The Efficiency of Women’s Health Resources in Developing Countries

Neele Thom

ABSTRACT: The lack of access to health and family planning resources for women in impoverished countries has been recognized as a major barrier to national growth. Not only are equality and full reproductive agency for women inherent characteristics of a more developed nation, but other factors also largely depend on the well-being of female populations. When women are given access to family planning education, they tend to choose to prioritize the financial security of their families over sheer procreation. This goes on to benefit communities and nations as women’s rights are restored, individuals invest more in regional economies, and the overuse of limited resources is slowed. It is important to highlight that providing access to family planning and contraception in this argument is not equivalent to enforcing the use of that contraception. Rather, providing these resources is a response to a large contraceptive need – women who themselves desire to use contraception but do not have access to it. There has been great success in women’s health programs such as The Maternal and Child Health and Family Planning Program in Bangladesh, which is attributed with having decreased the fertility rate from 5 to 2.2 children per woman on average. Although there have been great recorded successes in meeting contraceptive need, resources are still extremely limited and some countries also face staunch sociocultural barriers.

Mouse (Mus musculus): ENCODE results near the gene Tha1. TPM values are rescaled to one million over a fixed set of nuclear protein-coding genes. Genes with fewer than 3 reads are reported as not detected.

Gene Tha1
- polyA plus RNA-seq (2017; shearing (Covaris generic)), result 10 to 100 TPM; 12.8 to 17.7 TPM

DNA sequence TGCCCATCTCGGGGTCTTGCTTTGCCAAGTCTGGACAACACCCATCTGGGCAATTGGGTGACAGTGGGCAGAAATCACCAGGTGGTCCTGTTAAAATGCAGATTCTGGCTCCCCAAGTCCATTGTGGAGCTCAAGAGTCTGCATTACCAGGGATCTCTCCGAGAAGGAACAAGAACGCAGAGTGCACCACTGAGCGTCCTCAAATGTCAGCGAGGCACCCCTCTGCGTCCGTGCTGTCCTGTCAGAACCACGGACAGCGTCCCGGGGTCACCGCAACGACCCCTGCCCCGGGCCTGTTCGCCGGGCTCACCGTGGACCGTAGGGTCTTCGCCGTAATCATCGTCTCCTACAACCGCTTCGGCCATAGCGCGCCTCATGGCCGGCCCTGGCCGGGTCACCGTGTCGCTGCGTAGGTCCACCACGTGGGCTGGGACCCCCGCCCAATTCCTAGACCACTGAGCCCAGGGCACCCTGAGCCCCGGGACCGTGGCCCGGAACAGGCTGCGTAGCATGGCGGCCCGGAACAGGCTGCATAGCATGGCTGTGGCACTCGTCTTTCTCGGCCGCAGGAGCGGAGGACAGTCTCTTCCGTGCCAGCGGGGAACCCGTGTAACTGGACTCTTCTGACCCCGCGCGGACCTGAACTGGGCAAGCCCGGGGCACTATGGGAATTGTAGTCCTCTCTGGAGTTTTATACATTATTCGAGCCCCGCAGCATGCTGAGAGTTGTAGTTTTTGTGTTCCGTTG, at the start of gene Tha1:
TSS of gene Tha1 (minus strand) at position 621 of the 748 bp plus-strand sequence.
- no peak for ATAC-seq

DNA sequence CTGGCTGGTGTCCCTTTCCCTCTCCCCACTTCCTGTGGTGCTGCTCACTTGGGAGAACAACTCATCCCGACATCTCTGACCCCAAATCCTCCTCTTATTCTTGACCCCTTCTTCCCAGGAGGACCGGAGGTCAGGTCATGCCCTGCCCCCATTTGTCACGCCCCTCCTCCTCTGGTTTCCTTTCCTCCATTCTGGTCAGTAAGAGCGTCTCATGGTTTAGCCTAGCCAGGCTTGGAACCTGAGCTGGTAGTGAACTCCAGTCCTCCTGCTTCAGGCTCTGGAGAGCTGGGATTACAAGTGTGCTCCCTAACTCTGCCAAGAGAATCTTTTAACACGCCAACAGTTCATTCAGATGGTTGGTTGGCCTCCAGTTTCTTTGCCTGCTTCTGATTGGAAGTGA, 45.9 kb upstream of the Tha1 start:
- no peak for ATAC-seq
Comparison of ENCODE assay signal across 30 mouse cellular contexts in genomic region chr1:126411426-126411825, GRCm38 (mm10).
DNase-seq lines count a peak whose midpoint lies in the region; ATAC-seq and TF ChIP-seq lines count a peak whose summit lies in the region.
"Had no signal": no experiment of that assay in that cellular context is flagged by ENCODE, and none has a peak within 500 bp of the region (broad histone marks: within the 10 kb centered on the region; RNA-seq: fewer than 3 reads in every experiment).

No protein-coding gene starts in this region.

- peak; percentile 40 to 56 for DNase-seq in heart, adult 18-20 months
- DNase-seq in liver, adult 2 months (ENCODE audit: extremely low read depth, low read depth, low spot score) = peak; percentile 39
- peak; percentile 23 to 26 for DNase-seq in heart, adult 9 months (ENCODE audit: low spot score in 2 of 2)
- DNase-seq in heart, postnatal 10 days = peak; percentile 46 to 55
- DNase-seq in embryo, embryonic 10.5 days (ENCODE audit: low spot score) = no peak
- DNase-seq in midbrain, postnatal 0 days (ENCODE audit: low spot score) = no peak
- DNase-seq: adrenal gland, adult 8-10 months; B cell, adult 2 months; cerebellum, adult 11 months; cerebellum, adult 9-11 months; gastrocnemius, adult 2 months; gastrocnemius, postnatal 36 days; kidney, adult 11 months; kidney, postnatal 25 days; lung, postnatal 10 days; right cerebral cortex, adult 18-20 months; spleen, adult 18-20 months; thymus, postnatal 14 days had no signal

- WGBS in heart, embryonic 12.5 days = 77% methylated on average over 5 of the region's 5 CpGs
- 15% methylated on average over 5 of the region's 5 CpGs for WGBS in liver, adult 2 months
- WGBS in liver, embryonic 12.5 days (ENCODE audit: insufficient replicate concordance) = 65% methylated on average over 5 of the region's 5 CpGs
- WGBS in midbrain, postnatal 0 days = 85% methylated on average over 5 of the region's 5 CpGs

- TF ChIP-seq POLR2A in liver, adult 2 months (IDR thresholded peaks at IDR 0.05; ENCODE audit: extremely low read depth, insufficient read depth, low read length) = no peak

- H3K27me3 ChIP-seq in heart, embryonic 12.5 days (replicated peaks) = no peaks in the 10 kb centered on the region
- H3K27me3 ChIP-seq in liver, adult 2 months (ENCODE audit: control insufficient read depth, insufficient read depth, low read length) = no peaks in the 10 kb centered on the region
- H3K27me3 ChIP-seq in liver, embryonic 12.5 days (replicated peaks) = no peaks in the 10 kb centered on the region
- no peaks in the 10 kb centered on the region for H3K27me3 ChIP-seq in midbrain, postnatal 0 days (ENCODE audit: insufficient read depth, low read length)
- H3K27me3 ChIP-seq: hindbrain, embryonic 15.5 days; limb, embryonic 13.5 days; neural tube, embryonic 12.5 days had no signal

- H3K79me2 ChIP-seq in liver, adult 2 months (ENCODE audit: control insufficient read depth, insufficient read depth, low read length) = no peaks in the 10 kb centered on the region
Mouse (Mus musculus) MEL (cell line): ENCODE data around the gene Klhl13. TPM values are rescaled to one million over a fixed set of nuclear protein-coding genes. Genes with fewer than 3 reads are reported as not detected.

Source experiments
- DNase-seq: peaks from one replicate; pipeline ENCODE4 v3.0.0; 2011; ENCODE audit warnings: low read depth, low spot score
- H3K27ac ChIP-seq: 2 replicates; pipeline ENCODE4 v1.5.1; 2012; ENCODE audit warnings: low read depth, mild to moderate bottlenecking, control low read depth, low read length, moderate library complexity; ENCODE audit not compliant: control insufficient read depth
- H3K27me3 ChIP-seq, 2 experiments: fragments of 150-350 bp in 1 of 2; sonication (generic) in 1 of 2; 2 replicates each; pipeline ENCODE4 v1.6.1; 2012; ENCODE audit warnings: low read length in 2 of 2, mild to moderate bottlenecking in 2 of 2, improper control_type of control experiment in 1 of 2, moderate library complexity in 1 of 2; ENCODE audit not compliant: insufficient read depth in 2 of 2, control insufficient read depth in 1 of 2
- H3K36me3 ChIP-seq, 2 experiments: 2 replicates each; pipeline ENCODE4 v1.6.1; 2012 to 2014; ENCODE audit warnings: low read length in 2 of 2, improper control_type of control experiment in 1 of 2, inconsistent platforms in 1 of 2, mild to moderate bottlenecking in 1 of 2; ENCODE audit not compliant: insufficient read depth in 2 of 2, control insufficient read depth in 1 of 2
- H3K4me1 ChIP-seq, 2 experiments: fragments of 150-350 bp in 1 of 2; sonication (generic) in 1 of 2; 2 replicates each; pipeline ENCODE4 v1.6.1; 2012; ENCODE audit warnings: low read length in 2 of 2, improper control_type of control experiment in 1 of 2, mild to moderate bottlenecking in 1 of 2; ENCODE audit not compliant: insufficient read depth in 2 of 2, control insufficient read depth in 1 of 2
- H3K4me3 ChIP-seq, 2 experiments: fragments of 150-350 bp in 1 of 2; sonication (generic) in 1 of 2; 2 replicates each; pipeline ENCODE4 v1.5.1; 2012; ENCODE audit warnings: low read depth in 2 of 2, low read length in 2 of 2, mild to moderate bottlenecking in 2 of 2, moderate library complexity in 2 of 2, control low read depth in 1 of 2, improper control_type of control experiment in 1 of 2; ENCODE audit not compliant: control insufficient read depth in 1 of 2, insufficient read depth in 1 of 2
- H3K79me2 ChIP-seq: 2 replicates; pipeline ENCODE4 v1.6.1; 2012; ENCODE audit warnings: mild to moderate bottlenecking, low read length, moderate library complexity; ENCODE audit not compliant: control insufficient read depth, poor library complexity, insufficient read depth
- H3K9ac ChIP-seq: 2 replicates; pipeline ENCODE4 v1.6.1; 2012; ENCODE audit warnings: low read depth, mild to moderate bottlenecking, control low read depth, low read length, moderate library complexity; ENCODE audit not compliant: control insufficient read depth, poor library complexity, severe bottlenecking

Desertification of North Africa and the Desertion of its Refugees

Nate Blanchard

Abstract: There were 20 million new climate refugees in 2008.  There are 17 million people fleeing desertification right now. 60-75 million people in the North African region of the Sahara-Sahel desert region face displacement due to desertification. Climate change is causing desertification via droughts and temperature increases at levels never before seen. The United States must act: it should set a precedent of accepting climate change refugees, providing funds for United Nations Conventions, and become party to the International Criminal Court. The Sahara-Sahel is suffering and the international community is turning a blind-eye to their pain.

Doula Care for Low Income African American and Latino Mothers in a Hospital Setting

Christy Wyble

ABSTRACT: In the United States, African American and Latina women are 148% more likely than white women to experience birth complications such as cesarean sections and low birth weight babies. Implementing more support for birthing mothers during their hospital stay might decrease these outcomes. This support might be best found in a hospital based doula program that provides individual emotional and physical support to women throughout pregnancy and childbirth. This proposal will look at the current research on doulas and their positive impacts on low-income African American and Latina mothers.

Access to Physical Education in High Schools and Childhood Obesity

Qendresa Hasani

ABSTRACT: Childhood obesity is a major public health issue that affects adolescents all over the United States. Studies show that Americans’ average weight has increased since 1970s; for ages 2 to 5 obesity has doubled and nearly tripled among youth ages 6 to 19.  According to the information collected by Interlake High School representatives, it appears that IHS more than fulfills students’ physical education needs because they have a robust physical education implementation program and that all high schools should provide to their students. Random sampling will be used to study Interlake High School students with a wide range of ethnicities. This research proposal will include analyzing data from the Healthy Youth Survey and the Bellevue School District. In this research proposal, the research question is: Is there a relationship between the access of physical education in high schools and childhood obesity, specifically for grades 9-12?

Experimental Applications of Differential Scanning Calorimetry to Test and Characterize Polymers at the University of Washington Bothell

Kaleb Dempsey